Riding White Horses

White Horse Challenge Sportive - 25 April 2010

by David Else   April 29, 2010  

The White Horse Challenge is an entertaining 90-mile romp through the rolling chalk-lands of Wiltshire and Berkshire, past several of the iconic chalk figures that give the ride its name. Actually, it isn’t all so rolling. Some of those hills are quite steep. But over the past few years - 2010 was the fourth edition - this event has become well-known for its old-school ambience and friendly vibe. And with just 650 riders, it’s quite a contrast to some of the mega events that now feature on the UK sportive calendar.

The regulars from my local club in Chippenham took full advantage of an event on the doorstep, so a group of ten of us pulled out of the start at Shrivenham last weekend. The event’s relaxed ambience had obviously rubbed off; everyone in our little peloton was in a good mood, with a bit of chat and banter going on between the frequent warning-shouts of ‘hole!’ and ‘gravel!’.

The roads were muddy in places too, and this seemed to catch a few people unawares. We passed at least one bunch of riders helping someone get up off the tarmac.

The route was mostly flat for the first 25 miles, through Highworth, Castle Eaton, Cricklade and Purton. We seemed to be adopted by one of the mobile marshals, so riding through these towns behind a large motorcycle with flashing lights meant no stops - and gave a taste of Tour de France treatment. Well, almost.

Once past Wootton Bassett we saw the Marlborough Downs escarpment, and our first white horse of the day. We also saw the first real hill of the day, dead ahead and unavoidable.

Suddenly all the chat went quiet as we toiled up the hill through Broad Town, but the views were worth it, especially when the sun came out just as we got to the top.

Then came a few miles of flat, before we swooped back down the escarpment, and tootled round the lanes to Compton Bassett and the first feed station. After quick refuel we were off again with a long steady climb over Cherhill, with the second white horse of the day high up on the grassy slopes to our right.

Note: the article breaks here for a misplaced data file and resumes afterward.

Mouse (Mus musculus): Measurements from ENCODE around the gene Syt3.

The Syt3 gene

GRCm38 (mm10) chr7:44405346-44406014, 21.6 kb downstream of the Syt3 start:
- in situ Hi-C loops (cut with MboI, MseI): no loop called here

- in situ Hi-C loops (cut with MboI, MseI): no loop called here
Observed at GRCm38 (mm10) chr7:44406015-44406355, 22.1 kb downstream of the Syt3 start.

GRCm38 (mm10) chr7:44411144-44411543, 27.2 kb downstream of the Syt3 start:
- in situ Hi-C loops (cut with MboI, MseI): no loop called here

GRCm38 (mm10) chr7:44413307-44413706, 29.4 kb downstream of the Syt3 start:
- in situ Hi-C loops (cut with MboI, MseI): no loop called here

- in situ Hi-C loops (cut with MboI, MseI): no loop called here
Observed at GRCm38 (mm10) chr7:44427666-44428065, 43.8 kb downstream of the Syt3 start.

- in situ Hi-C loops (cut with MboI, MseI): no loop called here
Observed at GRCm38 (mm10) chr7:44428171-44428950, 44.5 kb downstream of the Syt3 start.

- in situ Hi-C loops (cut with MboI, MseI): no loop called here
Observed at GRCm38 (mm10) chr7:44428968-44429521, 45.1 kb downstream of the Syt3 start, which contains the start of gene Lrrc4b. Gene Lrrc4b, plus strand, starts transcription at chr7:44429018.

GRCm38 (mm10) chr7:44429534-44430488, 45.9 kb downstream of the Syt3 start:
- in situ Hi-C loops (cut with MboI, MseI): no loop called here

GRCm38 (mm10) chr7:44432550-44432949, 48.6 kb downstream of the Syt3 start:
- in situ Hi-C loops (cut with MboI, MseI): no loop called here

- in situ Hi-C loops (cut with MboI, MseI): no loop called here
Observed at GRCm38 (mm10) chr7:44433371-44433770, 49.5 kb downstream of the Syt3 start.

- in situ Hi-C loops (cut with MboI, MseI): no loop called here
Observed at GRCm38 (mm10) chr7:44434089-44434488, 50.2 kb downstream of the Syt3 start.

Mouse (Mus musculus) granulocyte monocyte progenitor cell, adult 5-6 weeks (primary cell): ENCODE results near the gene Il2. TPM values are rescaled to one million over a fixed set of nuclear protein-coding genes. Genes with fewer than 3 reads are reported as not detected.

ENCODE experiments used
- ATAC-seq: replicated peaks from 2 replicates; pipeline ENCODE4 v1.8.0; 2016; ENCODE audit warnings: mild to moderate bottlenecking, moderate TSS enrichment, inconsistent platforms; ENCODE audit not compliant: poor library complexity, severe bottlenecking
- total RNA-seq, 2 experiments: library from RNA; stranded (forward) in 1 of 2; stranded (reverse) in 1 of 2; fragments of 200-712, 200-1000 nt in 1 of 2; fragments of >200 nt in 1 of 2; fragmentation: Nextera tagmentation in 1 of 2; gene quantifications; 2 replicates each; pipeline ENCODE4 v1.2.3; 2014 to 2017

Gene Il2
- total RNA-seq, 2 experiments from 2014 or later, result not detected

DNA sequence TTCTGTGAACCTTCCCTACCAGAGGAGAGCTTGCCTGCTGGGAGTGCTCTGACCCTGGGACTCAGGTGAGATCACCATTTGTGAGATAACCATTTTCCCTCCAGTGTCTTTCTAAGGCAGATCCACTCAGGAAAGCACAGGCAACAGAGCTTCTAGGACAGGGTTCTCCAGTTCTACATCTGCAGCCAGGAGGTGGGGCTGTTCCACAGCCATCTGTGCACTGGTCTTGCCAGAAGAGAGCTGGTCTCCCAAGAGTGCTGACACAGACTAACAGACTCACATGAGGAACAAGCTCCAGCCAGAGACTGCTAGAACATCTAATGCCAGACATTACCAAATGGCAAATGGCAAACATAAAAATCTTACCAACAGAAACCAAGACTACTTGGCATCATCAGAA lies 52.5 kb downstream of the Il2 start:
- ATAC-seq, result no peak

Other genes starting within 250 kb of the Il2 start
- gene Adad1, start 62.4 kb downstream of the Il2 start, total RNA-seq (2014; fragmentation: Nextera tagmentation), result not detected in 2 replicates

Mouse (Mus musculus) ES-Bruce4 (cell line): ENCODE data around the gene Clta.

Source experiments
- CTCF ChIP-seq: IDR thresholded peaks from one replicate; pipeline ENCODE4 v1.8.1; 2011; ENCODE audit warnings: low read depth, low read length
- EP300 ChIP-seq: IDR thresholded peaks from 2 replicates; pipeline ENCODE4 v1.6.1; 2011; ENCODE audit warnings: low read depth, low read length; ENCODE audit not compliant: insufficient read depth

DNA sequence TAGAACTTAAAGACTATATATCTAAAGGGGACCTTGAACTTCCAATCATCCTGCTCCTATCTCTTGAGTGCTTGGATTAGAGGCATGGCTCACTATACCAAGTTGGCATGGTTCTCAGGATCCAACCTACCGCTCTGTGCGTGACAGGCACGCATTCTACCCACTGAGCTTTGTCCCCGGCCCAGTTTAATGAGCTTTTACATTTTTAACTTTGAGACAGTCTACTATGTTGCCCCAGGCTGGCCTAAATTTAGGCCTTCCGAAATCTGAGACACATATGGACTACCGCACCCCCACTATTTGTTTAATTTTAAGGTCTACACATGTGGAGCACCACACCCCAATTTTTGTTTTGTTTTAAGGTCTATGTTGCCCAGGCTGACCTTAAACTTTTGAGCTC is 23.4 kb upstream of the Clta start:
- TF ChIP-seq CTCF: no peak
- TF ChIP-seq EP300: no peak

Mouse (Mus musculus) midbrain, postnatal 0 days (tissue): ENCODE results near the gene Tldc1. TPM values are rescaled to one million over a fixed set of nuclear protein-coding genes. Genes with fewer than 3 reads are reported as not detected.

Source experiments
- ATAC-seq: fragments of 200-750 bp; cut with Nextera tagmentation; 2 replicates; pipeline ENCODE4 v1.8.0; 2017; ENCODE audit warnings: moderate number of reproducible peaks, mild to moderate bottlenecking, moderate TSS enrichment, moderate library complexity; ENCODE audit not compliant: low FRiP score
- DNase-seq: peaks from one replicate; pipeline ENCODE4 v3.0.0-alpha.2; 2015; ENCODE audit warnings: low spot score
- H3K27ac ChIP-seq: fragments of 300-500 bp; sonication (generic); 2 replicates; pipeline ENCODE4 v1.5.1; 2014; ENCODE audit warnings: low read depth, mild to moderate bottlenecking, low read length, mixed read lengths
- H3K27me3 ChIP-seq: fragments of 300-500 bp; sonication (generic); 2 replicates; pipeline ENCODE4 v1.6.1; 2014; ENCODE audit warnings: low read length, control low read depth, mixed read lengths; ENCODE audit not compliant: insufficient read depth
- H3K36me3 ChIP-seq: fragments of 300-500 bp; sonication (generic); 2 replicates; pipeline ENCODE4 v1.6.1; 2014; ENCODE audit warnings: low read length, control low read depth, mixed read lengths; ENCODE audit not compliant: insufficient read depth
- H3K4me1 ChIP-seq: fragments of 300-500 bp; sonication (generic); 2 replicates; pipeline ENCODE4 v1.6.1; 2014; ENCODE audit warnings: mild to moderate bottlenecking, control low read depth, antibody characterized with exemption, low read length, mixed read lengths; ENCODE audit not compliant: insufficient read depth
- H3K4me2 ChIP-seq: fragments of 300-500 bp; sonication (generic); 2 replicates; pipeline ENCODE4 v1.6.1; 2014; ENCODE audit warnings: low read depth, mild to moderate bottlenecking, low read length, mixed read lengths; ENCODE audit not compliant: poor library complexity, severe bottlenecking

It was great to get a cheer from the crowds of tourists as we cruised through Avebury - once again we could pretend to be pro riders, instead of a bunch of wannabees - but pleasure turned to pain as we fought our way into the wind for a grim few miles along a busy main road.

Thankfully, a right turn took us off the main road. Unthankfully, it took us up the rather steep Hackpen Hill. But we passed our third white horse of the day and then enjoyed the next seven miles of mostly downhill to Marlborough.

Then came a delightful section of narrow lanes from Marlborough along to Ramsbury. There was very little traffic, the wind was behind, the sun was shining and - if you squinted a bit - the fields of rape-seed looked like sunflowers. This time it really was almost like being in France.

Another quick top-up at the feed station near Froxfield, then we turned north for a hilly section through Chilton Foliet and Lambourne – where we saw a few real white horses – finally swinging left towards Ashbury. Our group started to divide as legs were tired by now, but bike computers showed over 80 miles done, so the end of the ride was in sight. Wasn’t it?

But there was a major sting in the tail: the steepest hill of the day, about a mile of climbing up to Uffington White Horse. The view was spectacular, but most riders were sweating hard and couldn’t take it in. We were just glad to be at the top.

From there, a gravelly descent brought us back to the main road, and then it was just a few miles to go to the finish, where we were greeted with applause from early finishers and supporters enjoying the sun on the green outside the village hall.

All in all, the White Horse Challenge was a splendid day out on the bike. A testing course, but not a real killer, and at 90 miles an ideal stepping stone for anyone making the shift from the more usual 100-km to 100-mile distances. The friendly atmosphere is another plus. Plus good feed-stations - and those helpful motorcycle outriders.

Full marks also to the organisers for encouraging riders to raise money for development charity WaterAid (www.wateraid.org). When not writing about cycling, your correspondent covers travel topics and has researched guidebooks in parts of Africa - and seen first-hand the results of WaterAid's great work. Around £30,000 has been raised by White Horse Challenge riders this year.

On a personal level, it was very enjoyable to ride this sportive with a group of club-mates for most of the way, to encourage each other along and enjoy some team spirit. Times for most in our little posse ranged from about 4hrs 45 to 5hrs 15 – not at all bad for a bumpy 90 miles. I’m sure we’ll all be back for more next year.

For more details see www.whitehorsechallenge.com